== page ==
Thursday, January 27, 2011

Burt With A Badge: Hustle (1975)

Fair warning: I’m hanging a SPOILER ALERT up top. Because shortly I will give away the ending of this movie. And not in broad strokes either.

A year after scoring a massive commercial hit with The Longest Yard, Burt Reynolds and director Robert Aldrich reteamed for Hustle. Burt is LAPD detective Phil Gaines, savvy and cynical. His relationship with high-priced call girl Catherine Deneuve an open secret, Phil’s got no interest in rocking any boats. So he’s inclined to ignore both his partner (Paul Winfield) and the grieving father (Ben Johnson) who insist that a stripper was murdered by politically connected types. But the father mounts his own investigation, and Phil’s got to react.

When the 1970s died, this movie is where they were buried. Burt fires up mood music on an 8-track and takes Deneuve to see A Man and a Woman. Comic Jack Carter plays a strip club MC who “blew some leaf.” A grandfatherly Eddie Albert speaks of balling.

Mainly the movie is ugly, visually and spiritually. Johnson is forced to watch his dead daughter in a porn film by the cops who want him to buzz off, in an unpleasant sequence ripping off a far better one in Get Carter. (A pre-Dukes of Hazzard Catherine Bach is the porn film’s clothed co-star.) There’s a quarter-assed endorsement of vigilantism. And a bogus nihilistic ending that thinks it’s significant.

This might be a good time to repeat that SPOILER ALERT.

Because I’m turning all the cards over now.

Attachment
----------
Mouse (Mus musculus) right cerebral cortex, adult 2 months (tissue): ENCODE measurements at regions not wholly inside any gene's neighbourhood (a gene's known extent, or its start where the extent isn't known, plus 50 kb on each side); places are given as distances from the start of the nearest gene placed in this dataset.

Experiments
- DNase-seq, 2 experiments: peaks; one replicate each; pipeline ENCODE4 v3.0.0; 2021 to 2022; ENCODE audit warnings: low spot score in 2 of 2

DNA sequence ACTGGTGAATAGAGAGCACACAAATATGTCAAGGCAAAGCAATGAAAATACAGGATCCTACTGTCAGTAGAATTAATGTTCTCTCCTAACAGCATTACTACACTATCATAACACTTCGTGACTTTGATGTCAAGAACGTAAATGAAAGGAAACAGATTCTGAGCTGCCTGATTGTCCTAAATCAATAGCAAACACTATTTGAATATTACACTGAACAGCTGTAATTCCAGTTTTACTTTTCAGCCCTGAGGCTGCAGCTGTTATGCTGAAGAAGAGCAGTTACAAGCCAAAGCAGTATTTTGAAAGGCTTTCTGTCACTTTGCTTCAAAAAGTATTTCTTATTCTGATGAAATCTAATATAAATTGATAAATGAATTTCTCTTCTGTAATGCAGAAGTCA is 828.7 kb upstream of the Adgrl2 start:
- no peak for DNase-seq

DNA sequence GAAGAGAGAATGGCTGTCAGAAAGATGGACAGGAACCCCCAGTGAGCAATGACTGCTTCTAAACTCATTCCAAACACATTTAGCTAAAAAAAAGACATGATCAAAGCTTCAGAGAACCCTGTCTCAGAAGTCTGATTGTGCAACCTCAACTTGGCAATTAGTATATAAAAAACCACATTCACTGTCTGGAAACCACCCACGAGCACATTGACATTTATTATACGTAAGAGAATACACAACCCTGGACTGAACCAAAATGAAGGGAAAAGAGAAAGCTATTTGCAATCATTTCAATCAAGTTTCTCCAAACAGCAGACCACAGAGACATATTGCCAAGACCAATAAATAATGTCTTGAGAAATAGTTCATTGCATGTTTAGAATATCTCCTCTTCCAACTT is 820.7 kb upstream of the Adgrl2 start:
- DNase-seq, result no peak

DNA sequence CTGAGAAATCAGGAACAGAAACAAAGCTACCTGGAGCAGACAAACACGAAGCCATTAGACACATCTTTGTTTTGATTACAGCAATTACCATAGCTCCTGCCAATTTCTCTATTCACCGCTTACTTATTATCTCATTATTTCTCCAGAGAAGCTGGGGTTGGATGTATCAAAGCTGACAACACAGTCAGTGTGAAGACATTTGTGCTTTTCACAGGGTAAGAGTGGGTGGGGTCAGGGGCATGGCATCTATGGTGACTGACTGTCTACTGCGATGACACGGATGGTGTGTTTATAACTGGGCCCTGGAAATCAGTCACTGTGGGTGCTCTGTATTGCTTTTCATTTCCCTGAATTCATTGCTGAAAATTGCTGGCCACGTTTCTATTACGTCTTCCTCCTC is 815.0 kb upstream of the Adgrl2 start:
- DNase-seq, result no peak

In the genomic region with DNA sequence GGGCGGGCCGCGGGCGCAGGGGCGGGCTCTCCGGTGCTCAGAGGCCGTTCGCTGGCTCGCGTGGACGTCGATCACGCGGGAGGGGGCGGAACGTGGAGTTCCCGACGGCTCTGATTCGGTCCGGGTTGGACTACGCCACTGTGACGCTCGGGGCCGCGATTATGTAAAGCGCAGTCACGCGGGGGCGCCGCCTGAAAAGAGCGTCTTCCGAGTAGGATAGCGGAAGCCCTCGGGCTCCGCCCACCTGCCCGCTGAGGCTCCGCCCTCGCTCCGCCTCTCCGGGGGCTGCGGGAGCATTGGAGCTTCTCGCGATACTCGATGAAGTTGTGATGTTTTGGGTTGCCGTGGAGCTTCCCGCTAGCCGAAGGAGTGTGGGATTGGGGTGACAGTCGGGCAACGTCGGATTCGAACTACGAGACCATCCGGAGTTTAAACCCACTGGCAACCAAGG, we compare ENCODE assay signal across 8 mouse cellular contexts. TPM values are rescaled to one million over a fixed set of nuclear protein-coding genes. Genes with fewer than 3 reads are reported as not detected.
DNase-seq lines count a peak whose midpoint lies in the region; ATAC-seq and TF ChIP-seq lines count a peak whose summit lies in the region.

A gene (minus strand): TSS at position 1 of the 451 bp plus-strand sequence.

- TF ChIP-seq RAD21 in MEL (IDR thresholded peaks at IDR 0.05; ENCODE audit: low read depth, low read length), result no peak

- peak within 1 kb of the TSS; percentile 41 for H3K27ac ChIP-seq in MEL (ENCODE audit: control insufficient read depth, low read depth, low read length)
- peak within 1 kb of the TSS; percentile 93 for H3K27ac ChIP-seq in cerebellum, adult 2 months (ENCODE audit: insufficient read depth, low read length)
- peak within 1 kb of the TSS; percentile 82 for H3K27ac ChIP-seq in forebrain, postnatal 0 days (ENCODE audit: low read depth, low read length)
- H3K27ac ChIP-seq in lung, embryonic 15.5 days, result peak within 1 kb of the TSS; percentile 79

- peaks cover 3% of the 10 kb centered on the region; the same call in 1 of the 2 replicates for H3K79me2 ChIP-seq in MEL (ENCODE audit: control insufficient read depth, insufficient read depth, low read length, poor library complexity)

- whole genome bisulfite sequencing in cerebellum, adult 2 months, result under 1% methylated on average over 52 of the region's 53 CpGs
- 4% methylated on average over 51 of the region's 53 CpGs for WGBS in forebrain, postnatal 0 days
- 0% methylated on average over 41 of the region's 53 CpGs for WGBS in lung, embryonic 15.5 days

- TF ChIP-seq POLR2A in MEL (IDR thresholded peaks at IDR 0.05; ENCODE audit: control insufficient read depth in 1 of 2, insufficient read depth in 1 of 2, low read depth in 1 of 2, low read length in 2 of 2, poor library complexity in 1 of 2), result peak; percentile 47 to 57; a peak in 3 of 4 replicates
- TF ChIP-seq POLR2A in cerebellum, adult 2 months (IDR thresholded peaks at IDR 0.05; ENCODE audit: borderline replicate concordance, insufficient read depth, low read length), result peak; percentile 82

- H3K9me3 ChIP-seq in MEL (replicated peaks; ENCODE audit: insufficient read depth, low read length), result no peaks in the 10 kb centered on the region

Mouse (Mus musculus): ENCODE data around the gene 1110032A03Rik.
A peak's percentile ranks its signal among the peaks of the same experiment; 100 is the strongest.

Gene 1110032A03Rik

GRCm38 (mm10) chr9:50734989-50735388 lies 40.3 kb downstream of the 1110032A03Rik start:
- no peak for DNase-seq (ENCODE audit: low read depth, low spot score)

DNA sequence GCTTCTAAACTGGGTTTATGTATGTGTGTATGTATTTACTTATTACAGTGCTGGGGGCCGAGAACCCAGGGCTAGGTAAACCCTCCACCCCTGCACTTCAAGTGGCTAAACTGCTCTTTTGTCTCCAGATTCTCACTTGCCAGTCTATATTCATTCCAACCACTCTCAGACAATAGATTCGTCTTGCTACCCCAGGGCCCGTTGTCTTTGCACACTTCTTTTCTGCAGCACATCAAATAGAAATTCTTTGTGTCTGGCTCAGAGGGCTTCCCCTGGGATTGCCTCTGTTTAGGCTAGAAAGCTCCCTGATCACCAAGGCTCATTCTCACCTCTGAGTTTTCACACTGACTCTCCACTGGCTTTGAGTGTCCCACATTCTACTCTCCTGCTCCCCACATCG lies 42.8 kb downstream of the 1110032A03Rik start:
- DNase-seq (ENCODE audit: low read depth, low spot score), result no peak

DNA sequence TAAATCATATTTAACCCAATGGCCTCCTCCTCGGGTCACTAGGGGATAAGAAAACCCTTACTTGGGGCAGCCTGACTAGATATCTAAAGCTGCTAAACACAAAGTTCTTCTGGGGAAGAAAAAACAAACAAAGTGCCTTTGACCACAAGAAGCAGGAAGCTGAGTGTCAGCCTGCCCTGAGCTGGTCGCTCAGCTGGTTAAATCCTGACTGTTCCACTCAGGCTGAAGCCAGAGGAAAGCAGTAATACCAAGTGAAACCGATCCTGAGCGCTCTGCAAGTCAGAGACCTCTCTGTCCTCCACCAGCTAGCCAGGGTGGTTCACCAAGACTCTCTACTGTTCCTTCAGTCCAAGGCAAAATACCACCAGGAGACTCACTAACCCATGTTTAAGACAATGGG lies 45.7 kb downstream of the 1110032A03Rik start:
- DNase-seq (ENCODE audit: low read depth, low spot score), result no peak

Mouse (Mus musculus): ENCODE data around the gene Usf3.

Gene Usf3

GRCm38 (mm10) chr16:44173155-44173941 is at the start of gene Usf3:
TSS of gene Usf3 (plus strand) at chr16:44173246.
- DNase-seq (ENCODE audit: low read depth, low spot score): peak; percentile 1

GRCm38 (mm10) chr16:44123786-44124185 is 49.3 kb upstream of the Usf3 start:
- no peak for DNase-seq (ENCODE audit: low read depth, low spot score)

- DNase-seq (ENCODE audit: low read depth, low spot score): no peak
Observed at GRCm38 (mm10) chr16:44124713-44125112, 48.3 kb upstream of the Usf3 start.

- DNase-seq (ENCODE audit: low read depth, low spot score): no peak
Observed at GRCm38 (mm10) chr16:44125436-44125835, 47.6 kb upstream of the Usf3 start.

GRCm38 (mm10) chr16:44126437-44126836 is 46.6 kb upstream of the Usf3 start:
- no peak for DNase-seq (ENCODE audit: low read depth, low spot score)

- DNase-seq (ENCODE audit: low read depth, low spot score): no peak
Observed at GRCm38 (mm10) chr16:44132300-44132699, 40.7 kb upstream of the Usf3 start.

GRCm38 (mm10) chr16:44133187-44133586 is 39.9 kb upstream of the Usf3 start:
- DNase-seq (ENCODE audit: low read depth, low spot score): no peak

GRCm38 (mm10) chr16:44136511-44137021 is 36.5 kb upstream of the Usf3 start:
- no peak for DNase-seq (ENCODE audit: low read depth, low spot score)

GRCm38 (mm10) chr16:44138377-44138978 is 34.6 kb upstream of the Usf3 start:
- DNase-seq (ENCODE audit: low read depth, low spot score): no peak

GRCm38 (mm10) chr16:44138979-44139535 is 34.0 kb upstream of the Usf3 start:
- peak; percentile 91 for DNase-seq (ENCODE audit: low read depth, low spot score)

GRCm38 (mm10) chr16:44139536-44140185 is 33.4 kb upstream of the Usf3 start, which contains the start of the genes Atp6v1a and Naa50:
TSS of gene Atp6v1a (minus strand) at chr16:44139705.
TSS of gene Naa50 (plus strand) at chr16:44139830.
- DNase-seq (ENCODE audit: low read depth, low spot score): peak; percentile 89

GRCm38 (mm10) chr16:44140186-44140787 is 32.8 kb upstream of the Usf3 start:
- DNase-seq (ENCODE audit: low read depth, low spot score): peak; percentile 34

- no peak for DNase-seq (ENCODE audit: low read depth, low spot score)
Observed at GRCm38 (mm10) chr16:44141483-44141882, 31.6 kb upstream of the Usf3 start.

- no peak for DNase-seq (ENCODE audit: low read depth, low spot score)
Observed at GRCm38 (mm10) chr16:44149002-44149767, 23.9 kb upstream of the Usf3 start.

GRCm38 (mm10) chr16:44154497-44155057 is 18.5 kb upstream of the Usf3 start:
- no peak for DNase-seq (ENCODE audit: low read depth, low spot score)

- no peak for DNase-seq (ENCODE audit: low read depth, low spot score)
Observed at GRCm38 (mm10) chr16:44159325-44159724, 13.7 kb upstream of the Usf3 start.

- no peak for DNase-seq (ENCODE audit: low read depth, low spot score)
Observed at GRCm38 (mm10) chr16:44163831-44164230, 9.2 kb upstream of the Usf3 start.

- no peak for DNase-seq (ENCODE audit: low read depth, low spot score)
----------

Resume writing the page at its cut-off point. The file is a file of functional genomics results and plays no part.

As the movie was winding down, I said to myself: Burt’s gonna die. Cheaply and randomly. You know why? Because shit happens, man.

This kind of ending can be appropriate in a cop movie. Joseph Wambaugh used it with great effectiveness. Routine calls go wrong on a dime, and officers die. But Hustle’s not interested in making a comment about the treacheries of the job. It wants to tell you the world sucks. Offing its main character is its juvenile bid to appear meaningful. You know, like the first cut of Clerks.

My premonition of the ending was quite specific. Burt will make peace with his woman. He will offer to take her away somewhere. He will stop to buy her a gift. And he will be gunned down by some punk committing a robbery.

What amazed me was calling this detail: Burt’s killer will be a then-unknown actor who later became famous, just to throw the proceedings completely out of whack.

San Francisco, a bottle of wine, Robert Englund. Sometimes I even frighten myself.

Burt has an impossible task in this movie. His dynamic with Deneuve makes absolutely no sense. And yet he almost pulls it off. He’s at home in the role, tossing off lousy lines so that they sound like wisdom, playing the crap comedy without sacrificing his strength. And then it hit me.

Burt Reynolds as Travis McGee.

He would have been perfect on the deck of the Busted Flush. He had the attitude, the presence. He even grew up in Florida, for Christ’s sake. Why didn’t you see that, ‘70s Hollywood?